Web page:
Why is it called A’Trego? Because the space was once home to Monsieur A’Trego the local fisherman. “Today we’ve created our poetic version of a fisherman’s hut, on the sea, for love, friends and sun. A’Trego is an extraordinary space, certainly our dream is realised, perhaps yours will be too,” grins Starck. “Come, we’re going to eat, drink and sing.” And with that he breaks into song.


At just 20 metres from Monaco, A’Trego is accessible, on foot or by car, from the Principality. Or by helicopter, the heliport is nearby and on the yacht, just sail into the Cap d’Ail Port (reserve at the Captainerie in advance: 04 93 78 28 46). Stay at the excellent Riviera Marriott, Cap d’Ail is the best advice. Tél: 04 92 10 67 67


Port de Cap d’Ail
Tél: 04 93 28 58 22
Average Spend for 3 courses: 55€ + wine
Shut Sunday night

Qui Plume la Lune        Photo credit:  M KempQui Plume la Lune

St. James’ chef, Cyrille Robert, suggested I discover Qui Plume La Lune, just opened, by his friend Jacky Ribault. Named for the 1998 film by Christine Carrière, chef Ribault says it’s a reflection of his life, with its ups and downs, highs and lows. He’s worked with the greats, including Passard, Legendre, Gagnaire and pastry-maven Pierre Hermé, to whom he dedicates a dessert macaron. Robert’s concept is no starters, just a show-stopping amuse-bouche that changes daily: yesterday it was a juicy crevette sautée, coulis de mangue, fresh almonds, pourpier d’été. Coulis de persil plat. (see photo).Get serious straight away” is Ribault’s concept.

On his all-organic menu, Thai and Japanese influenced dishes, and also grand classics, revisted in his minimal (generous portions) unique style: vegetables from Annie Bertin, fish, poultry and meat from Samuel Nahon and Alexandre Drouard of Terroir d’Avenir. Bread from Christophe Vasseur. Don’t miss the dessert fruit tart, hidden beneath barbe à papa (candy floss). Wonderful selection of wines (natural as well) from the cave underneath this pretty recycled space which spans two streets. At the rear is the open kitchen, formerly a butcher’s shop. A great address if you’re visiting Merci or wandering around Place des Vosges. Bernard Pacaud from L’Ambroisie eats there—if it’s good enough for him….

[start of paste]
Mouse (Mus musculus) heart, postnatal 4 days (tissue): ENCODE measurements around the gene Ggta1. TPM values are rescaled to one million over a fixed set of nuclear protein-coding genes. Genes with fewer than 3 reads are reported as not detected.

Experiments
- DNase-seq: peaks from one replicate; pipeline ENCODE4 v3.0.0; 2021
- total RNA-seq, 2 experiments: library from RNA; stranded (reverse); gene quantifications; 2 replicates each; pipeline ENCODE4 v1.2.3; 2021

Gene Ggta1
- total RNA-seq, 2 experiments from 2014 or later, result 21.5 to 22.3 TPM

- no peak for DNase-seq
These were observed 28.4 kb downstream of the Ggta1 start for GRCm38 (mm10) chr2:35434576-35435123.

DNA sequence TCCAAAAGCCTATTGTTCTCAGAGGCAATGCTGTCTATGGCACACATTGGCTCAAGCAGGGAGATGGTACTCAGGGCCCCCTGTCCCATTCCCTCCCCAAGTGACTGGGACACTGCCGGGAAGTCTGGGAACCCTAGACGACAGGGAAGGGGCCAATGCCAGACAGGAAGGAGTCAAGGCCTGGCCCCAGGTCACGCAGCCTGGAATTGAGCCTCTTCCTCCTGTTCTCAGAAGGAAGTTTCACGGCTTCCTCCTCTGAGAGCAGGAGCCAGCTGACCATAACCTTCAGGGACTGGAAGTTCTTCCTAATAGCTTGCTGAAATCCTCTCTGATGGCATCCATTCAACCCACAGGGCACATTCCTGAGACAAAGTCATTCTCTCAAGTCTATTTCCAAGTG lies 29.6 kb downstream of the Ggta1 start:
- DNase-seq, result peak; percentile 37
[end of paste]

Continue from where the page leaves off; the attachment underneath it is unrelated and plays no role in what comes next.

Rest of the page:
Qui Plume La Lune

Tél: 01 48 07 45 48
50, rue Amelot, Paris 11th
Métro: Bastille,
Lunch formula 23€
Dinner 33/43/53€ + A La carte
Shut Sun-Mon – August, re-opens 1st September

Greg Marchand of Frenchie   Photo credit:  M KempFrenchie Wine Bar

How to get a reservation at Frenchie. “I always reserve for the next dinner when I’m leaving the restaurant,” reveals Marie. “But now the wine bar’s open, at least I can get a Frenchie-fix in between visits.” Gregory Marchand must have more fans than George Clooney, and he can cook, what else? A lovely self-effacing talent, hopes are that Greg’ll take over the entire rue de Nil, then we all stand a chance of getting a reservation. Frenchie Wine Bar serves market-fresh cuisine, accompanied by wines enthusiastically chosen and described by Laura Vidal and Aurélien Masse. Décor’s recycled shloch, dishes include an addictive Buratta, petits pois, menthe, salade tomate cerise, pastèque, ricotta salata, fèves (24€) Tête de cochon braisée, coco de Paimpol, pomme verte (10€). Jambon Iberico de Bellota, tomato bread (17€) Foie gras, chutney de cerise (14€) Napoléon cheese, miel à la truffe d’été (9€). Pot au chocolat or Panacotta, framboise, verveine (7€).

Frenchie Wine Bar

No telephone
6, rue de Nil, Paris 2nd
Métro: Sentier
Open Mon-Fri 7pm-10.30pm
Shut 22 July-23 August

Margaret Kemp is a Cordon Bleu graduate who spent a year traveling the world, working and watching in the kitchens of top chefs from Sydney, Australia via Bangkok, Hong Kong, California, New York and France. She reports for BonjourParis on the latest European trends, restaurants and hot spots. Please click on her name to see her weekly stories dating back to 2003 . . . et merci, Margaret.